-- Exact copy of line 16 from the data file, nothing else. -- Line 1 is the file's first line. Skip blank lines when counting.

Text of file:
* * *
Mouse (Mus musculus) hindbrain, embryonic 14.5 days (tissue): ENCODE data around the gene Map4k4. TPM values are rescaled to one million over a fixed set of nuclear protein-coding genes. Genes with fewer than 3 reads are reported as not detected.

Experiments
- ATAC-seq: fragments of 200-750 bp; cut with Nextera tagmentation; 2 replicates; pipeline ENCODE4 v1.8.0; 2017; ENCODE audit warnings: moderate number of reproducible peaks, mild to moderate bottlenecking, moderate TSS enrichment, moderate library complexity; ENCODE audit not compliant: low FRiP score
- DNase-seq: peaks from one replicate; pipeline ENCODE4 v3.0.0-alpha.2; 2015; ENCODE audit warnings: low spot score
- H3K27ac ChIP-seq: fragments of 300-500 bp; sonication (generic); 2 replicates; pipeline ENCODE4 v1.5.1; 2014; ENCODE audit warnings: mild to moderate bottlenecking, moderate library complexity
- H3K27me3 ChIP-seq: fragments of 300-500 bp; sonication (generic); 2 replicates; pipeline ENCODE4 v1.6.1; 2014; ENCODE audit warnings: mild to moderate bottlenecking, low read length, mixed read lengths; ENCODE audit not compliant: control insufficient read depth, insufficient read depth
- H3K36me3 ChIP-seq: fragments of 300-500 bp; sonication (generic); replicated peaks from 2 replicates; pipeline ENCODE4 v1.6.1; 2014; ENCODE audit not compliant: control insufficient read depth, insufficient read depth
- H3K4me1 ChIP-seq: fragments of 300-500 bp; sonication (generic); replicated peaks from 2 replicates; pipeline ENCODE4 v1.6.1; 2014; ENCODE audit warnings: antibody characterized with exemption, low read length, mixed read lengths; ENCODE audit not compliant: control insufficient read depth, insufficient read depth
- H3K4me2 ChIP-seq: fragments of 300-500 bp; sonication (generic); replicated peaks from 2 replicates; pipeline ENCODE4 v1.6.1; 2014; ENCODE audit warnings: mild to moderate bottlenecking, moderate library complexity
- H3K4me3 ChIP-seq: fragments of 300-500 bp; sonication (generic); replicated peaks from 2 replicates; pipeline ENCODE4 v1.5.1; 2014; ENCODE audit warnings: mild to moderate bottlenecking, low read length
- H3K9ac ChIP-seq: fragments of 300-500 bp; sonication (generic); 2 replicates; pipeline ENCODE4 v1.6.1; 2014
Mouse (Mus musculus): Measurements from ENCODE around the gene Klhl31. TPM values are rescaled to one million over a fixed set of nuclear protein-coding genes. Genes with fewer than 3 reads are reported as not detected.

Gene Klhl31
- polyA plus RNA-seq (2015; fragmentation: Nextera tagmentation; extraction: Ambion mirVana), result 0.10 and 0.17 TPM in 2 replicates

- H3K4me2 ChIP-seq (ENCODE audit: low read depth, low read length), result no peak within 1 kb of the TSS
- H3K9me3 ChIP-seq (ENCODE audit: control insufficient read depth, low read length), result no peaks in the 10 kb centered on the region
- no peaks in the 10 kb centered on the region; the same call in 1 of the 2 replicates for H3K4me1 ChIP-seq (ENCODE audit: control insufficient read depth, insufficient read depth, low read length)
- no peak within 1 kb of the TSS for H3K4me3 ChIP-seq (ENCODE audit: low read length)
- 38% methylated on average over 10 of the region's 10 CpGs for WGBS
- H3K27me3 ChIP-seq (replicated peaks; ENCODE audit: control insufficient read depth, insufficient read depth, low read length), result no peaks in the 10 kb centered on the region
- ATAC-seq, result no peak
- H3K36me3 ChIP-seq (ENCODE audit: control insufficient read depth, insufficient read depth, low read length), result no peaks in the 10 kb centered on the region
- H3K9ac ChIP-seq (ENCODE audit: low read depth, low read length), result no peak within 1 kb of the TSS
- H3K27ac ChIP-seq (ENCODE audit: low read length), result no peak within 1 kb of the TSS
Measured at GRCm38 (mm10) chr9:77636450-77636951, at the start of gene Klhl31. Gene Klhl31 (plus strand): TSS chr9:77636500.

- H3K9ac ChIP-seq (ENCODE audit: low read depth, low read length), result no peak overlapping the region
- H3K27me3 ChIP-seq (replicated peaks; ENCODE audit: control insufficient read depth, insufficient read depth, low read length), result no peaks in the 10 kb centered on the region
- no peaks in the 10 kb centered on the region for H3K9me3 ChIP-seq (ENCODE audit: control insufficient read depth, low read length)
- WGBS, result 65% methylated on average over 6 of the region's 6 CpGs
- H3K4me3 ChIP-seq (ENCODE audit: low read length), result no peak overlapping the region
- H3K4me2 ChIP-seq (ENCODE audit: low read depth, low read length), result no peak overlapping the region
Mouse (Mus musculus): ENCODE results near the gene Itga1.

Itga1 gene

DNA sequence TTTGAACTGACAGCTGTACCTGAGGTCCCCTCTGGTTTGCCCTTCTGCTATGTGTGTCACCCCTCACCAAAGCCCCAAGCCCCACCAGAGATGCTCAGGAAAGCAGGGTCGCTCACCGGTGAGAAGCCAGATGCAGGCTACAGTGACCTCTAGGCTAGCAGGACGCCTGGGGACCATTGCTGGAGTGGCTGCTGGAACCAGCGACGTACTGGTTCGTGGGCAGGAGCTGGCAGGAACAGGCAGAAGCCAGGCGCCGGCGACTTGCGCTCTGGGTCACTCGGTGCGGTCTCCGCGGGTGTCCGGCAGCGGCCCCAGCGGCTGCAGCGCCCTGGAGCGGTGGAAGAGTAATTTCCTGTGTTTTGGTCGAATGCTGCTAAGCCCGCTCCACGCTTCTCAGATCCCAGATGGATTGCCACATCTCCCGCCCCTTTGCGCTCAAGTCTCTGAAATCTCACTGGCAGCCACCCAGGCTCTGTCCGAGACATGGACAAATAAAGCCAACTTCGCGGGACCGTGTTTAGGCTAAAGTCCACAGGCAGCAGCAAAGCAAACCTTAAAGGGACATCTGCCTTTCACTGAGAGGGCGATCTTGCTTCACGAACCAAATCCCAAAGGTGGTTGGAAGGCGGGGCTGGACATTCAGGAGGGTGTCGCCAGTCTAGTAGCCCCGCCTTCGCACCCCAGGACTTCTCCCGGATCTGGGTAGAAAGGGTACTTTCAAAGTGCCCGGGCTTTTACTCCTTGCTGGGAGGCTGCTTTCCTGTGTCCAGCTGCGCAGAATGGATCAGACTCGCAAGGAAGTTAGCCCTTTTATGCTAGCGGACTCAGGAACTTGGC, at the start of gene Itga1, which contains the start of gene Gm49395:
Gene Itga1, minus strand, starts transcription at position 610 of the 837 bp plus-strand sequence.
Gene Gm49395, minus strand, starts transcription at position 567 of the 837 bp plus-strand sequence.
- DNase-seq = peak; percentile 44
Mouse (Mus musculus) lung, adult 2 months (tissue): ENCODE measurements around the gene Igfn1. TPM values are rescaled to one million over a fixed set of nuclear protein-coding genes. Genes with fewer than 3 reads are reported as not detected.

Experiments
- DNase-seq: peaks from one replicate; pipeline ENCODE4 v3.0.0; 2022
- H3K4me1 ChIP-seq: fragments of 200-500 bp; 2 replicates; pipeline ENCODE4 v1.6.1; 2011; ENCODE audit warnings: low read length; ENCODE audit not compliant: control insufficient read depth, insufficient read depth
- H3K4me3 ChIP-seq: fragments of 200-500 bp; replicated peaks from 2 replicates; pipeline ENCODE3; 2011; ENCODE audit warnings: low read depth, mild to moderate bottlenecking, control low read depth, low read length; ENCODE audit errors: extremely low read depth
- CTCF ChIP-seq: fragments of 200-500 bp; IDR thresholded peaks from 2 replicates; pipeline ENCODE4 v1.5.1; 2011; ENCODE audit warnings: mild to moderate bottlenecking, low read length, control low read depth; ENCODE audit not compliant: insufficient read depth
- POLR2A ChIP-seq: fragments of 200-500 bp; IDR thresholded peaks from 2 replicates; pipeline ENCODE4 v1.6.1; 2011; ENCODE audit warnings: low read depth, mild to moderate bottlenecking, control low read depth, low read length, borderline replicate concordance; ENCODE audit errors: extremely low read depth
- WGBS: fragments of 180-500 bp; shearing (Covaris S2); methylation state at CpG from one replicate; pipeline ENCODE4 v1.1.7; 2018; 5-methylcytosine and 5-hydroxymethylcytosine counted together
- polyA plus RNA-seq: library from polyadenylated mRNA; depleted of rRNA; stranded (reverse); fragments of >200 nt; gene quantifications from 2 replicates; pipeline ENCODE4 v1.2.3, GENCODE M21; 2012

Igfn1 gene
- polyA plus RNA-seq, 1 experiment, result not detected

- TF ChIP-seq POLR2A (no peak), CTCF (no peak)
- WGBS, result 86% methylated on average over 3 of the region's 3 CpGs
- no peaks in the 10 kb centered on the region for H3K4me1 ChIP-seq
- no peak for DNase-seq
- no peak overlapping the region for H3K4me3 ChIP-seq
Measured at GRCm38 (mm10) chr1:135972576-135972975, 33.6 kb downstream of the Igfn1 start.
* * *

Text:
- H3K9me3 ChIP-seq (ENCODE audit: control insufficient read depth, low read length), result no peaks in the 10 kb centered on the region